Gogol finds that he cannot be comfortable as an individual with a stable and acceptable identity while living “in between” cultures, with a Russian first name, with a Bengali family outside of Boston, and with a sense of always being an outsider. He makes great efforts to define and redefine himself, changing his name and moving away from home.
He resists the pressures to conform to many expectations his parents place on him, making a home for himself in New York, where he entertains ideas of living a sophisticated life, buffered from the awkward transitory instabilities of his identity issues.
His sense of home changes with his girlfriends, in large part, as these relationships are an accurate reflection of the degree to which Gogol accepts or rejects an identity defined by his family history.
He is not at home with his name and so seeks a new home in a new name. Ultimately, despite his various efforts, Gogol grows into a point of view that recognizes his family as the root of his identity. This recognition is bittersweet and bought at a cost. It does not function as a suggestion of failure and does not serve to paint Gogol’s quest as a quixotic folly. Instead, Gogol’s mature identity is shown to require all the costs he pays, because home for him is essentially definitive of his personhood. The home he finally claims is roughly equivalent to an answer to the question of what it means to be a person in the world.
Lahiri’s novel is very much a book about redefinitions of home. Undertaking a huge change, Gogol’s parents leave their home in Calcutta to move to the United States. Their position as outsiders is keenly felt by their children, especially Gogol.
"The mother and father are traditional Bengalese from Calcutta, and they are not particularly interested in assimilating into the United States, their adopted home. Gogol, their son, however, was born in the United States and is somewhat embarrassed by his parents' Bengalese practices" (eNotes).
For Gogol, as for his parents, the idea of home becomes closely associated with the idea of belonging. Gogol goes to great lengths to find a solid sense of belonging (because he cannot find it in his parents' home).
Growing up, Gogol feels too much in between cultures. When the family visits India, Gogol and his sister feel like Americans. In America, Gogol feels like an outsider. Even within the ex-patriot Bengalese community, Gogol feels that he is not fully a part of things.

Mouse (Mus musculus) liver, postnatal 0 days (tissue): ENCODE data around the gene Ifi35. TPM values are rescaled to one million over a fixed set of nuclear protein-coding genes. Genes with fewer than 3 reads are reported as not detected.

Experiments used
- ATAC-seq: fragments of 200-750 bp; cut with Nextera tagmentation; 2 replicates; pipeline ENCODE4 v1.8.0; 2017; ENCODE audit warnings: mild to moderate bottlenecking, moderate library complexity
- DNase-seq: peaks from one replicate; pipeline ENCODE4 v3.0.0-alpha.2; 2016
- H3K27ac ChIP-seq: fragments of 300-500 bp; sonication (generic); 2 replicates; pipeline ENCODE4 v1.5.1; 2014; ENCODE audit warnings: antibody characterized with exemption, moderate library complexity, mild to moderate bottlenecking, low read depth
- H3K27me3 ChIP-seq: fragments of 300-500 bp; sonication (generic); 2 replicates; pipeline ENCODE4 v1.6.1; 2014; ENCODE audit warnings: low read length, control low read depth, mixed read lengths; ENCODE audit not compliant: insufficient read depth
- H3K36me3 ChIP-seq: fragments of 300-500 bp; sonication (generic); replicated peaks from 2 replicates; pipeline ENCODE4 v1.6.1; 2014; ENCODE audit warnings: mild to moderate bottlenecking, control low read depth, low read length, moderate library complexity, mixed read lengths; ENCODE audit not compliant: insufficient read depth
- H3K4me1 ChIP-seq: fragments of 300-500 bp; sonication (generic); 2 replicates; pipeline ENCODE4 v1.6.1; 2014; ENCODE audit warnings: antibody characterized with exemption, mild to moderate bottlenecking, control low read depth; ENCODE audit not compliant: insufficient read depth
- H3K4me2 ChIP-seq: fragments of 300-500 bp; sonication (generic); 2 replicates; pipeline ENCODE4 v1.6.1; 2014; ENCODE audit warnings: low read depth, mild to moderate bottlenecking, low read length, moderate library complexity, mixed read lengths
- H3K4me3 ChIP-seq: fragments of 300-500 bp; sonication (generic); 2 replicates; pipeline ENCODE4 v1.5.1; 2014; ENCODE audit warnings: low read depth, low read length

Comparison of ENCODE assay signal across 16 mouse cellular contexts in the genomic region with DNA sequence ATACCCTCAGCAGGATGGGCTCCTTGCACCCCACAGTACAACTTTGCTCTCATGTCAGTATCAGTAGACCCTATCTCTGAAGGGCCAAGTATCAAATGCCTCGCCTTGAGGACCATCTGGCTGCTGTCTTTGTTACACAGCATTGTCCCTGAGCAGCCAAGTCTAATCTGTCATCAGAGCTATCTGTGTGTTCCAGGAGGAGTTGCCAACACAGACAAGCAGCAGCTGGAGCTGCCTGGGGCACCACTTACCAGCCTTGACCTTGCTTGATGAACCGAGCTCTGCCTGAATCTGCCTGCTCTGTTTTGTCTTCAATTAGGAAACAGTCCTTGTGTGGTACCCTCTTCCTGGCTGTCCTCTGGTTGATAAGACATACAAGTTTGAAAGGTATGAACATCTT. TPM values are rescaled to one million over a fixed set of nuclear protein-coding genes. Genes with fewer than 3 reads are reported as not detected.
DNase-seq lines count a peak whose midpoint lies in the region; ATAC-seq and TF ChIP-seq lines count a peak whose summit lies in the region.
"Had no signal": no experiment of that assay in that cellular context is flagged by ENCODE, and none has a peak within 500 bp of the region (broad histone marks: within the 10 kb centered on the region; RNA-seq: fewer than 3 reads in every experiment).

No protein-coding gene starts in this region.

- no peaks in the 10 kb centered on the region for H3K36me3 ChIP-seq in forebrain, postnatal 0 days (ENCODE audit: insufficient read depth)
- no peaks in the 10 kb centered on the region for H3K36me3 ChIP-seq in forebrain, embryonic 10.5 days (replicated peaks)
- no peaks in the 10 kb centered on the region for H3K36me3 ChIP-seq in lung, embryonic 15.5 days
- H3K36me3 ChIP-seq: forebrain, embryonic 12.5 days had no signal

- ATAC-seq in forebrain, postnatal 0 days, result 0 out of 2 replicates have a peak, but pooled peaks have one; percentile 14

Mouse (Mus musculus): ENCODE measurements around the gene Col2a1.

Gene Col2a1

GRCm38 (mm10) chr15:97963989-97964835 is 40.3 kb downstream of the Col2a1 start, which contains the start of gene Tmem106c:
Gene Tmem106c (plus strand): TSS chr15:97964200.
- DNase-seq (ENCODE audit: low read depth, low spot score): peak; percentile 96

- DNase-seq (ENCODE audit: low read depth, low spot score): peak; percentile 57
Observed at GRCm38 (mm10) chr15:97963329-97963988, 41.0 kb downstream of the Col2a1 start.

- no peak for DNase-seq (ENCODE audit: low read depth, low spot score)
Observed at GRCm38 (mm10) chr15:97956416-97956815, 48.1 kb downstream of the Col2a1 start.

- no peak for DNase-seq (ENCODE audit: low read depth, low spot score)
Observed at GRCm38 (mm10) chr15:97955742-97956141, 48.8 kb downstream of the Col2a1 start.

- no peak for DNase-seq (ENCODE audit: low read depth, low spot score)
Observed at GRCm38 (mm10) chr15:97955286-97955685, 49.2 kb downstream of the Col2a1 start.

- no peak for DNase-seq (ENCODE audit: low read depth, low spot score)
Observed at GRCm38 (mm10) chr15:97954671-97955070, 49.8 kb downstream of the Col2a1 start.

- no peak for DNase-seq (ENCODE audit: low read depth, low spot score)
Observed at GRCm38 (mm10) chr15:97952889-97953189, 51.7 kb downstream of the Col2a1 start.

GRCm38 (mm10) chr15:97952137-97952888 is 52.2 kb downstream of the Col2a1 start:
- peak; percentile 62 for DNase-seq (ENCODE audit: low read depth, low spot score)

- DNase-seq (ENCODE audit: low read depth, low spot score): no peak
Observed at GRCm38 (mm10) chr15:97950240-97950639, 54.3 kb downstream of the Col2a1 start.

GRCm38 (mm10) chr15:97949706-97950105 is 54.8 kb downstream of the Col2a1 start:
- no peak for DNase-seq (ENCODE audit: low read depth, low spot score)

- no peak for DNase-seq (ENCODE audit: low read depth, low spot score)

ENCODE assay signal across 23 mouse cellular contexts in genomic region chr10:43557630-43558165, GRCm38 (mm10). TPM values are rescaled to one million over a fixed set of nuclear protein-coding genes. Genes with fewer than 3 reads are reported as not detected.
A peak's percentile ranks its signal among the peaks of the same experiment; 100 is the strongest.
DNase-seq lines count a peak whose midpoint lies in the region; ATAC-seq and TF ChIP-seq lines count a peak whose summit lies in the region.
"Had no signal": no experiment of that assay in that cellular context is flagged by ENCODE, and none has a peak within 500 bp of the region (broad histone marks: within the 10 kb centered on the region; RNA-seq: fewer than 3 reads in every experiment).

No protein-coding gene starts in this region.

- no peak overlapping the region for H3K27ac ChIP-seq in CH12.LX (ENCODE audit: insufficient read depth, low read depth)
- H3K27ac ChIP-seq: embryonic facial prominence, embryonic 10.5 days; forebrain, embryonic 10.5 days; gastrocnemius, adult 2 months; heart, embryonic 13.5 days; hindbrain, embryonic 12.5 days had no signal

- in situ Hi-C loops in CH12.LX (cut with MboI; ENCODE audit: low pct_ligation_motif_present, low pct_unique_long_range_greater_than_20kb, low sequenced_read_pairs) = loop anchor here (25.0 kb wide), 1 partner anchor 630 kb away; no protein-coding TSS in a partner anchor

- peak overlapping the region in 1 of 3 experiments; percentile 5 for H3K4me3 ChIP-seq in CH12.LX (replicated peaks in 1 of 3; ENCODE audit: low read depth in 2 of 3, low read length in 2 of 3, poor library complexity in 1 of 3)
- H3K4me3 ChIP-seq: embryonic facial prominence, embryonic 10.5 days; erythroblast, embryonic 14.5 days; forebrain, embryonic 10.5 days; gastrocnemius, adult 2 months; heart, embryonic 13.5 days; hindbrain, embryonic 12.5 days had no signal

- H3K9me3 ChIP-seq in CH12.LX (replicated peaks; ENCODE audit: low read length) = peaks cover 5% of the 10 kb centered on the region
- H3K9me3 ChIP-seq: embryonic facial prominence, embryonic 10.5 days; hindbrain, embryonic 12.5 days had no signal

"Gogol wants to fit in with the culture around him and fears that if he embraces Indian culture, Americans will reject him. In his mind, in order to be considered fully American, he has to cut his ties with his family" (eNotes).
His name bothers him. It comes from a Russian writer. When he is ready to start college, Gogol chooses to change his name and attend Yale, leaving Massachusetts to go to Connecticut.
He begins to assert himself as a self-defined individual at Yale and tries to leave “Gogol” behind.
“It is as Nikhil, that first semester, that he grows a goatee, starts smoking Camel Lights at parties and writing papers and before exams, discovers Brian Eno and Elvis Costello and Charlie Parker. It is as Nikhil that he takes the metro into Manhattan one weekend with Jonathan and gets himself a fake ID that allows him to be served liquor in New Haven bars.”
For a long time, Gogol makes an identity for himself that is cut off from his parents' cultural identity. He moves to New York and becomes comfortable with Maxine and her family in a cultural niche perhaps best described as an elite level of insulated privilege.
His home for a time is not New York, per se, but Maxine. When his father dies and Gogol drifts back to his family, he begins to embrace his family’s specific cultural identity in America—reluctantly at first. Soon, with Moushumi, he lets go of his reluctance and the two of them marry. His definition of home is shifted to include a vision of a domestic life, socially connected to ambitious young New Yorkers living cosmopolitan and intellectual lives.
When the marriage ends, Gogol is faced with the idea that he is now only connected to his family. His home is again defined by that family.
Late in the novel, Gogol recalls a conversation with his father.
“Remember that you and I made this journey, that we went together to a place where there was nowhere left to go.”